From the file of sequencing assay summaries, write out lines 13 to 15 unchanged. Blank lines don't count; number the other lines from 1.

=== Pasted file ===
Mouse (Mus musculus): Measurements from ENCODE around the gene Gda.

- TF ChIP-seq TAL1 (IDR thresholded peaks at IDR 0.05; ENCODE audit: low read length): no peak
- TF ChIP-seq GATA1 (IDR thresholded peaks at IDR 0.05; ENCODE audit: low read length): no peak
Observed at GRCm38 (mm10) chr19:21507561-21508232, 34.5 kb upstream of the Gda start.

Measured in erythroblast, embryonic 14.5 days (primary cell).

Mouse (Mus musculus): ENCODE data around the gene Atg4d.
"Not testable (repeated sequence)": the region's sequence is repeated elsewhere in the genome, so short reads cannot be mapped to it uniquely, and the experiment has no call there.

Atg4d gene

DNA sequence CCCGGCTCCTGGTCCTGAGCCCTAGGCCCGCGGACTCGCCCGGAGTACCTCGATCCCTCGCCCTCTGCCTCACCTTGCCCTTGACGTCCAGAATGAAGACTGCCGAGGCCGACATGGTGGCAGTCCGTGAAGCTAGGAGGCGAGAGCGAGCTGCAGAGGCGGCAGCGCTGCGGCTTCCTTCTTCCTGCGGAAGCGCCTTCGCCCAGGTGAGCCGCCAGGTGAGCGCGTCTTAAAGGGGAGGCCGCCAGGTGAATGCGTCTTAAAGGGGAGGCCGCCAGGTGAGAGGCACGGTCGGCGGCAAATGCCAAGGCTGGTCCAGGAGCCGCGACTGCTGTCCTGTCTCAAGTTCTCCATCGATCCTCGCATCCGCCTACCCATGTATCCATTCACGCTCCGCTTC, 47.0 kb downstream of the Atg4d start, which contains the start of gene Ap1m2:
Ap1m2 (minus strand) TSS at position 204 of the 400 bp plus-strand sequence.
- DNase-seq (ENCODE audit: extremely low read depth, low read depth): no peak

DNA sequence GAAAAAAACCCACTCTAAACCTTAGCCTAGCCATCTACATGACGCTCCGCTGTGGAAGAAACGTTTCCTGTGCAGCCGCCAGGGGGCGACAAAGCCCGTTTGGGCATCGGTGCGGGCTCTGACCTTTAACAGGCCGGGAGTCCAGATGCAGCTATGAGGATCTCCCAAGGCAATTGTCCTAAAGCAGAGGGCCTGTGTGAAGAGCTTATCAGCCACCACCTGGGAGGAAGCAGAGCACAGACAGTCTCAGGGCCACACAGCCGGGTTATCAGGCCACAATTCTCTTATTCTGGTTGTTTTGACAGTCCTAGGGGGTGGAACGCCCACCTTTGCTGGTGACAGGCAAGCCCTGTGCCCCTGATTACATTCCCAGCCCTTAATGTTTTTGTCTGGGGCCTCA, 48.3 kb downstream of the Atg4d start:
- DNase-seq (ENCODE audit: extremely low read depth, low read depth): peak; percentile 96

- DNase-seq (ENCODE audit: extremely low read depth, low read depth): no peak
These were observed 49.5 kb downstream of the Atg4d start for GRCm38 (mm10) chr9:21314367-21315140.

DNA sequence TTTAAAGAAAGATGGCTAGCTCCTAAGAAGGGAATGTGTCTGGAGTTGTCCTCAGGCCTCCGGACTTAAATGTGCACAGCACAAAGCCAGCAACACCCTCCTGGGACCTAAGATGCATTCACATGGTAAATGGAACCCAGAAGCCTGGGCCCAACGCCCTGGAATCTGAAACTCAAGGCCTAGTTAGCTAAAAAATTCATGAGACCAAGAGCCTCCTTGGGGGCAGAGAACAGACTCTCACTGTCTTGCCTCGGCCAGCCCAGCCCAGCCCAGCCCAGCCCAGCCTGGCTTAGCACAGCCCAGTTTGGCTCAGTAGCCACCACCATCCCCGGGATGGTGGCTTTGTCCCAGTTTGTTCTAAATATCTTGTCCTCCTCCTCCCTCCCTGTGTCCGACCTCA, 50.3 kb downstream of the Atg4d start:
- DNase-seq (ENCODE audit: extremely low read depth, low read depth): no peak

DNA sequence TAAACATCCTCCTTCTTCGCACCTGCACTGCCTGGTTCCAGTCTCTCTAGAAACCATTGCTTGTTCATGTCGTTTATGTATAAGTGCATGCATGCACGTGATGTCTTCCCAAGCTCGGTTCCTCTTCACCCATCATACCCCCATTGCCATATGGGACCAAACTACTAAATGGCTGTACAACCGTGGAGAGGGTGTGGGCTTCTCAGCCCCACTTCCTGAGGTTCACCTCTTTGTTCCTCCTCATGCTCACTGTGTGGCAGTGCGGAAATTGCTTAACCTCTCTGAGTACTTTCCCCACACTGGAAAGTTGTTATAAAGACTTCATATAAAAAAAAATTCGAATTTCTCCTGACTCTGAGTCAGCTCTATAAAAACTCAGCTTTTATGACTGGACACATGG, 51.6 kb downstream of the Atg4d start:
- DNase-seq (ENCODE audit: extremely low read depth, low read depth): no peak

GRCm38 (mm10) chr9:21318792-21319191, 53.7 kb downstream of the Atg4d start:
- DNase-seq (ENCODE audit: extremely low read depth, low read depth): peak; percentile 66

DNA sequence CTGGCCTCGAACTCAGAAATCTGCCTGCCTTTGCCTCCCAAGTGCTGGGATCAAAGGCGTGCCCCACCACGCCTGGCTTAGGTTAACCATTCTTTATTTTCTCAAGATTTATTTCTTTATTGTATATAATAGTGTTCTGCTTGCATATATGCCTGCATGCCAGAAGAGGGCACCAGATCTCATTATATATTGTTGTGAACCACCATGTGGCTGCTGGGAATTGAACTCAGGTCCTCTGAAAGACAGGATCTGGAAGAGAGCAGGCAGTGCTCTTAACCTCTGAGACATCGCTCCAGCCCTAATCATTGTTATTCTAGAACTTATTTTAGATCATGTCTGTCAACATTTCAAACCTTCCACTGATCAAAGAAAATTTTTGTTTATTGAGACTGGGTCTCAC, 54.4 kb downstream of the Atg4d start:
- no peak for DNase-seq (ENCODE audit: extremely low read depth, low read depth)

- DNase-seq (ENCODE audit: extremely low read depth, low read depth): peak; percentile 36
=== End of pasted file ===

- DNase-seq (ENCODE audit: extremely low read depth, low read depth): peak; percentile 96

- DNase-seq (ENCODE audit: extremely low read depth, low read depth): no peak
These were observed 49.5 kb downstream of the Atg4d start for GRCm38 (mm10) chr9:21314367-21315140.